Professor John Hilton has seen many clandestine graves, but never one like that Corryn Rayney's body was exhumed from.
Yesterday, Professor Hilton, a forensic consultant who was integral in jailing serial killer Ivan Milat and identifying the dead after the Bali bombings, gave evidence at the murder trial of Perth barrister, Lloyd Rayney.
It is alleged Mr Rayney killed his wife, Corryn, at their Como home and hid her body in a bush grave located in Kings Park. His Supreme Court trial is entering its third month.
Professor Hilton told the court he'd examined many grave sites, including others in Kings Park, but said Mrs Rayney's was unusual because one end was markedly lower than the other.
The court has previously heard the configuration of the grave was significant, as placement of Mrs Rayney's head in the deeper end had sped up decomposition of the head and neck.
According to prosecutor John Agius, Mr Rayney's experience as a criminal lawyer would have made him aware of this macabre effect, which had made determination of a definitive cause of death difficult.
Professor Hilton said Mrs Rayney's death was "a difficult case to interpret", with some of his forensic colleagues under the impression her cause of death would be "un-ascertainable".
He agreed with Mr Rayney's lawyer David Edwardson that Mrs Rayney's cause of death was not "clear cut".
In disturbing testimony, Professor Hilton said it was possible Mrs Rayney had been buried alive.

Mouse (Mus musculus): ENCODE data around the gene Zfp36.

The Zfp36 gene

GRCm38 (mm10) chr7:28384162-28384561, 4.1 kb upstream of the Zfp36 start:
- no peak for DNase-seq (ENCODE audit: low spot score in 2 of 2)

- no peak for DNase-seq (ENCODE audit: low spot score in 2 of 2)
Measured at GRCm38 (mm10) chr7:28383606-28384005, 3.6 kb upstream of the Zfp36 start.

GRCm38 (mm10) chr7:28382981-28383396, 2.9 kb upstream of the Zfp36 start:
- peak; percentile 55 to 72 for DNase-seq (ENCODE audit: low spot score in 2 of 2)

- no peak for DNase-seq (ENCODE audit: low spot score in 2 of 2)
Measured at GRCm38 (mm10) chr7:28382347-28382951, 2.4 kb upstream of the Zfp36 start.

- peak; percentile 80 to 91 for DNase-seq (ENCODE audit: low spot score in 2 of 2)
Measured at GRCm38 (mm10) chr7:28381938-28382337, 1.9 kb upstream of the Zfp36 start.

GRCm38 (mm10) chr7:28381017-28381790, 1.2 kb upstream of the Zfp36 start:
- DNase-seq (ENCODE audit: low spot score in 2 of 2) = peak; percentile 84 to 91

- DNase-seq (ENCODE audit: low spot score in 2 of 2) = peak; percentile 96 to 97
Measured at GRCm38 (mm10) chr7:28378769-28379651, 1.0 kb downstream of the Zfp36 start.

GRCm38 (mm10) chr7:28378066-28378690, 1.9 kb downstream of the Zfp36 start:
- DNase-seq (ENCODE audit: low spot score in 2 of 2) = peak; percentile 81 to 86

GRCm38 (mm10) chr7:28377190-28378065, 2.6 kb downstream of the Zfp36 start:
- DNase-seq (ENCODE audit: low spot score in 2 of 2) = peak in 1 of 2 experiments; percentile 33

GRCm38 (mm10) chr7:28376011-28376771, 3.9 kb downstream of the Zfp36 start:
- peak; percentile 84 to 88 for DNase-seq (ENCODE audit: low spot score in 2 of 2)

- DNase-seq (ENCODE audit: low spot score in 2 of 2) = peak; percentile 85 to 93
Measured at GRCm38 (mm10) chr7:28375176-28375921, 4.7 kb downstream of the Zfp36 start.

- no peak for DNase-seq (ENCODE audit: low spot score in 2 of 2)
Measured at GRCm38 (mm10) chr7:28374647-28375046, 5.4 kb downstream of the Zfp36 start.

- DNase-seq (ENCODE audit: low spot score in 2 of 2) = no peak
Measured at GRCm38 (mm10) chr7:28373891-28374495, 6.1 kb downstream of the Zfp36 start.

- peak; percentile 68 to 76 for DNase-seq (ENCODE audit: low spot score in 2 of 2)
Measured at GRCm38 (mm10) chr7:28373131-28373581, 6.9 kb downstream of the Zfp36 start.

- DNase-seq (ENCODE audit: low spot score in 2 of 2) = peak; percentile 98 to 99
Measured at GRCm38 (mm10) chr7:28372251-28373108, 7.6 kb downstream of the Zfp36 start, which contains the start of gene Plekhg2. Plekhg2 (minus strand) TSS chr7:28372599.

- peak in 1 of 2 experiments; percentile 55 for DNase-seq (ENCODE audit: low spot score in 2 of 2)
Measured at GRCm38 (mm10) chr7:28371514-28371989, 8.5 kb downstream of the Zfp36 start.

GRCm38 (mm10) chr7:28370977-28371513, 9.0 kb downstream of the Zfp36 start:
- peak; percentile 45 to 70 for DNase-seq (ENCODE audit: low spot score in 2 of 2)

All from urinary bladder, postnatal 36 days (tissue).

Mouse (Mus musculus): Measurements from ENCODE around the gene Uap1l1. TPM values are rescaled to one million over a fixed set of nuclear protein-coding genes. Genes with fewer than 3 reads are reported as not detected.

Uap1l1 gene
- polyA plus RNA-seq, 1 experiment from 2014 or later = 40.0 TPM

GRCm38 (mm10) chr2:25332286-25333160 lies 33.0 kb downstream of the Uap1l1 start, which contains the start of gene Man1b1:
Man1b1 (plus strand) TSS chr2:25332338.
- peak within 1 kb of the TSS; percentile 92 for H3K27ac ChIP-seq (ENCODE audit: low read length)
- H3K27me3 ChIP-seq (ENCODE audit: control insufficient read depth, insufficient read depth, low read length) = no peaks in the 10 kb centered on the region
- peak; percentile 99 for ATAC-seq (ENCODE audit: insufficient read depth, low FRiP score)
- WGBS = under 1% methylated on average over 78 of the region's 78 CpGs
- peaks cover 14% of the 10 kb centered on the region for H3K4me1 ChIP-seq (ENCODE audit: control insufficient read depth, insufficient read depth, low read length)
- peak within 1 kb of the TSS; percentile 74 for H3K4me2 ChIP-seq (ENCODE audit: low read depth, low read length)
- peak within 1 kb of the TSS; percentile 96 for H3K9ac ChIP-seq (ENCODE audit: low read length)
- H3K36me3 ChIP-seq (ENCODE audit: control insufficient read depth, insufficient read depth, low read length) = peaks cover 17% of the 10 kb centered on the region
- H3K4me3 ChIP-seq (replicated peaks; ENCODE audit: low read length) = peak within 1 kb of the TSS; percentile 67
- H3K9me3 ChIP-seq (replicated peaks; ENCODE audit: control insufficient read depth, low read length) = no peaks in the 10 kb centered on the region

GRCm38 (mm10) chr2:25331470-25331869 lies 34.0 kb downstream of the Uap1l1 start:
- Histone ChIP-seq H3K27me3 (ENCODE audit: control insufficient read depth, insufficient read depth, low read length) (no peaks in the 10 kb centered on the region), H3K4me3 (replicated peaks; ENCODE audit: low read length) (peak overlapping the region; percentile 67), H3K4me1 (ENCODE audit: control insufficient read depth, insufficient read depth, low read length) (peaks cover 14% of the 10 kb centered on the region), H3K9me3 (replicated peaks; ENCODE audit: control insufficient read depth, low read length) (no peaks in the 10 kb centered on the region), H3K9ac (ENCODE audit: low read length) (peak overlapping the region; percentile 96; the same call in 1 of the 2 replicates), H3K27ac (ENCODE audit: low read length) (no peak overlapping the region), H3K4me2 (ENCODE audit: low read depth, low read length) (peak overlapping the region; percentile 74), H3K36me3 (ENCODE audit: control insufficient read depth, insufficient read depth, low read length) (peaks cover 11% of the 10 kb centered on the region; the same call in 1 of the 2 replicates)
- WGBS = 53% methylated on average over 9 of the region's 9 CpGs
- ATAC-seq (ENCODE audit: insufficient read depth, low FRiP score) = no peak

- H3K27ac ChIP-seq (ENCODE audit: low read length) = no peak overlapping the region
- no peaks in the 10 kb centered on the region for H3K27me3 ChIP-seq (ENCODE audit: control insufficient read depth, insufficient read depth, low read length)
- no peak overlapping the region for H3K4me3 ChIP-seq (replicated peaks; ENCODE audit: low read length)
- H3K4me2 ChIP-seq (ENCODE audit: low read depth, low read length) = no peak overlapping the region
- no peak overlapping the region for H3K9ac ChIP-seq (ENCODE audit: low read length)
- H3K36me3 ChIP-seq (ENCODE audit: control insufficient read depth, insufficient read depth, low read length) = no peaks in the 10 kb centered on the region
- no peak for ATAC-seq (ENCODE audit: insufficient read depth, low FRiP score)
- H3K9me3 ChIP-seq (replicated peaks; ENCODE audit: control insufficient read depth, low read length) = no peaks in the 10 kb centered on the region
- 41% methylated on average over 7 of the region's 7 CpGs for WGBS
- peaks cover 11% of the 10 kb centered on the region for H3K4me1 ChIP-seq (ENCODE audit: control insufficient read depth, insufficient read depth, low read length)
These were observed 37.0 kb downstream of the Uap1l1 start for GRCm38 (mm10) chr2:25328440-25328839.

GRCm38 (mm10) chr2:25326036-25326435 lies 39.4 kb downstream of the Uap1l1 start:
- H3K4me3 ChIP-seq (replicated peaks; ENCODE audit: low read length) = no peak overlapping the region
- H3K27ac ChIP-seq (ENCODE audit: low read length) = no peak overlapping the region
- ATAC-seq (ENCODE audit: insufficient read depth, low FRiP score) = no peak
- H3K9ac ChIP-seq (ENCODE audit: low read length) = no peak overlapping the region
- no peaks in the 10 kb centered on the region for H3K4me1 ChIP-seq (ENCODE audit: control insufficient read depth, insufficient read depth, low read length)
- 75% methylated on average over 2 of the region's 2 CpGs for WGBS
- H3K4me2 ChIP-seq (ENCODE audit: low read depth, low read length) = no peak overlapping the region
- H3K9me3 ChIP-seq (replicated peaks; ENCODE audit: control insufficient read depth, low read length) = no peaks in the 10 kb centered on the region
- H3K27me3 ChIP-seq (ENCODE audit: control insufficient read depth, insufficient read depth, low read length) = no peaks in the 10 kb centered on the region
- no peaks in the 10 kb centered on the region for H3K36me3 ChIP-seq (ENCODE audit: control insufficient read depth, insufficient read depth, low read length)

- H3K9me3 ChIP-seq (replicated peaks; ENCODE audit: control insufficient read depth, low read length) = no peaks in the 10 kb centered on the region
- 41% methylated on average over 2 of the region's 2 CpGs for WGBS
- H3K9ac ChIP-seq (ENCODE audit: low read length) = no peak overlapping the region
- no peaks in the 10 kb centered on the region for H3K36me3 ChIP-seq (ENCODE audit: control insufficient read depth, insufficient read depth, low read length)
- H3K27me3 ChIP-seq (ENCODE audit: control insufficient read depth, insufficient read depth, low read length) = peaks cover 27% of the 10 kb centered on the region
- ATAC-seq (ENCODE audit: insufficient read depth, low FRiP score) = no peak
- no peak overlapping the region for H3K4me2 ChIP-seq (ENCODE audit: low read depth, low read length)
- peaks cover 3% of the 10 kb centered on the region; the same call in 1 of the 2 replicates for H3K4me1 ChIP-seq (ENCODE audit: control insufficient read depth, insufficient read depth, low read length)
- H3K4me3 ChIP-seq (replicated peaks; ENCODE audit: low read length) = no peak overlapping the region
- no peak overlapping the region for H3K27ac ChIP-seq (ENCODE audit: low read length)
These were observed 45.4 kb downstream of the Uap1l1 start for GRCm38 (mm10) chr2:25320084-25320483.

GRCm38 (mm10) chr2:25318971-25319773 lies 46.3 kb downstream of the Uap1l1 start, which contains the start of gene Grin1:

He said he could not rule out her death was the result of asphyxiation after being buried in wet sand whilst unconscious. Rough placement in the grave, he said, could have caused damage to Mrs Rayney's upper vertebrae and subsequent brain swelling.
Mrs Rayney could also have died as a result of heart failure, he said, because she had coronary artery disease. The disease causes narrowing of the arteries.
He said Mrs Rayney's coronary artery disease was "very real" and "substantial", and that he'd seen people with far less marked cases die suddenly.
It was possible, he said, a sudden surge of adrenalin caused by a stressful event could result in heart failure due to the pre-existing condition.
The possibility Mrs Rayney had been sexually assaulted was again put forward by the defence.
And, according to Professor Hilton, sexual assault could not be ruled out.
He said it was possible Mrs Rayney had been the victim of a sex attack and that no evidence remained, agreeing with the defence assertion the state of her clothes after her exhumation pointed towards a possible assault.
When Mrs Rayney's body was recovered, her jeans and belt were undone and teeth from the jean's zipper were missing.
Professor Hilton said Mrs Rayney's lack of visible injuries – which included a strange bruise on her tongue and chipped tooth - did not exclude sexual assault.
He also agreed Mrs Rayney could have suffered a heart attack as a result of an attempted sexual assault given her pre-existing coronary artery disease.
The trial before Justice Brian Martin continues.